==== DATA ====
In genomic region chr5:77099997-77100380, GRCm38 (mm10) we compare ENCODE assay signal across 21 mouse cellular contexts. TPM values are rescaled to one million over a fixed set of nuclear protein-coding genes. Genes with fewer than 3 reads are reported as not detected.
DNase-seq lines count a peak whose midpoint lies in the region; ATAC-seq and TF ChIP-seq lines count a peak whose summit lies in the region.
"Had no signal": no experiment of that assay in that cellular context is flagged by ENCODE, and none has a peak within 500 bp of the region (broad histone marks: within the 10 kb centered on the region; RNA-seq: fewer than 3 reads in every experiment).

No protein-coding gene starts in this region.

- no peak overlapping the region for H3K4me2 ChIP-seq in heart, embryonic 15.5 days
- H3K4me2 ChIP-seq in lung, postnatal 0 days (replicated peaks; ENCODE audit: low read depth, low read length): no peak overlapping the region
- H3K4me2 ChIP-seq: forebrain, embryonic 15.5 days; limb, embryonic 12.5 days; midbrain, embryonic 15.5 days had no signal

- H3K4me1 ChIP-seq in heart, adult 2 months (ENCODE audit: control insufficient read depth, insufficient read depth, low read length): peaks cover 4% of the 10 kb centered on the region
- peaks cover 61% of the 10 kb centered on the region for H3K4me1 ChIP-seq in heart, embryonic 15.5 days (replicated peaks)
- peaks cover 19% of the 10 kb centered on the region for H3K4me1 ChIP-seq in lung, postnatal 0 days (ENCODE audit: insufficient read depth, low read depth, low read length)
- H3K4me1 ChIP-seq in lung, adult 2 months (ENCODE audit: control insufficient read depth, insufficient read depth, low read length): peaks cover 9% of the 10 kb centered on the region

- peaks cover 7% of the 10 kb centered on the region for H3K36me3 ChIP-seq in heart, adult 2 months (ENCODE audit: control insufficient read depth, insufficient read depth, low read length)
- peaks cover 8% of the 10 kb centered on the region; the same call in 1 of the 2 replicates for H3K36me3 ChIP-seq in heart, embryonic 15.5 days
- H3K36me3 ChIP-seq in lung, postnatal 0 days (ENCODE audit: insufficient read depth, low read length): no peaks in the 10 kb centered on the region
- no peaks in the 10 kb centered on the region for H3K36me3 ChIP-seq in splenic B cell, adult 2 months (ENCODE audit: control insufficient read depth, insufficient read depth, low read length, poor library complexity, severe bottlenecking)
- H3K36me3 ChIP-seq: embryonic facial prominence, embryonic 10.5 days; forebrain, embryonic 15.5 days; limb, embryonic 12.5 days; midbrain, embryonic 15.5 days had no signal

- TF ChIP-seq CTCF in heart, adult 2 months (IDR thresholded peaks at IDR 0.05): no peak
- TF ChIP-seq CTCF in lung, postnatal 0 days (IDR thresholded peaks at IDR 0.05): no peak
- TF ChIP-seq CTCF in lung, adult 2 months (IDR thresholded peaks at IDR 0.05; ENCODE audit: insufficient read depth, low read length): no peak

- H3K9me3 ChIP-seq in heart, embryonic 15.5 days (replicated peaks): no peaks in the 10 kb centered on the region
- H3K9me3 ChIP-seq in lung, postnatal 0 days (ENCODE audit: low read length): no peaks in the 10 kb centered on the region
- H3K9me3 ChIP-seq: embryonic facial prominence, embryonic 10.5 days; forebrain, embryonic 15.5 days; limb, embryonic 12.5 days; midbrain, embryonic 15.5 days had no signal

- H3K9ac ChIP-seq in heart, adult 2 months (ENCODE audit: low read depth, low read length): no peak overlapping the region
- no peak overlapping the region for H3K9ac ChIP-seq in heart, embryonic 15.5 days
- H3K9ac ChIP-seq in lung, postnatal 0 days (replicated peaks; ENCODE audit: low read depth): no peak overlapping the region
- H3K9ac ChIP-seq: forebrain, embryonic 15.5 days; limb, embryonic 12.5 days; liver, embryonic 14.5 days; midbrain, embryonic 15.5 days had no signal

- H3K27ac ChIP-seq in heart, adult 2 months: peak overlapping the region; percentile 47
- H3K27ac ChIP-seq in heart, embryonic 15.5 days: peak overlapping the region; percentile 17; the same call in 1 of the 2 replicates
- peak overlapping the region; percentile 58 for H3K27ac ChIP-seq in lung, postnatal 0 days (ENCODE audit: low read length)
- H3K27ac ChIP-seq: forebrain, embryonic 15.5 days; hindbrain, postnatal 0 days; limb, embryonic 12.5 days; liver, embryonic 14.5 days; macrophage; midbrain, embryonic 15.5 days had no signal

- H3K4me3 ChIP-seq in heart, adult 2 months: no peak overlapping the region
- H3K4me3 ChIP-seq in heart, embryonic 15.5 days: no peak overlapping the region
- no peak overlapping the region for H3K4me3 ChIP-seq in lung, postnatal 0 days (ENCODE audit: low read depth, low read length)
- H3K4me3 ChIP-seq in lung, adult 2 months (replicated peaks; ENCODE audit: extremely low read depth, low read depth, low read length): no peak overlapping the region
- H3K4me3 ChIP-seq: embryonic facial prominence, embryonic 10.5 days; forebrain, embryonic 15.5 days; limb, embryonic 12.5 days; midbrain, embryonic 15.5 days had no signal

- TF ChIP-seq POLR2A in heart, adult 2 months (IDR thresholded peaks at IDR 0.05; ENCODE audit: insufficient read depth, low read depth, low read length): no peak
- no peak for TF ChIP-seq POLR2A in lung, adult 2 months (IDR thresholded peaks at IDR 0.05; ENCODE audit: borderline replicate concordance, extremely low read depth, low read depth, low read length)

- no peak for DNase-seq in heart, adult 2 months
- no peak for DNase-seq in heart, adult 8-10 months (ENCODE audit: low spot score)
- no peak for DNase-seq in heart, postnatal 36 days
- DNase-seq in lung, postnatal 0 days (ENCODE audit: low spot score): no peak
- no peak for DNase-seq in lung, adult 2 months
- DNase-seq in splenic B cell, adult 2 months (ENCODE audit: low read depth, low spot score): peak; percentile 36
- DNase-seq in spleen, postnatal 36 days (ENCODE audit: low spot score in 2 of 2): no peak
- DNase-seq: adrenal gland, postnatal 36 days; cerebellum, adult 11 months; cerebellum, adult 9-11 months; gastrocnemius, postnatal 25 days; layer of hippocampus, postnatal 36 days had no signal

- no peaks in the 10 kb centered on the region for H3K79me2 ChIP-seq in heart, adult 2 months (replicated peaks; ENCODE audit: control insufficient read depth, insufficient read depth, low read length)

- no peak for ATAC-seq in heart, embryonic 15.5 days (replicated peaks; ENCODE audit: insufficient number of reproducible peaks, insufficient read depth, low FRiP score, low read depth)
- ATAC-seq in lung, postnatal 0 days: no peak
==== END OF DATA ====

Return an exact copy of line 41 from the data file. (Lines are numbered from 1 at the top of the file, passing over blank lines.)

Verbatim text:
- DNase-seq in lung, postnatal 0 days (ENCODE audit: low spot score): no peak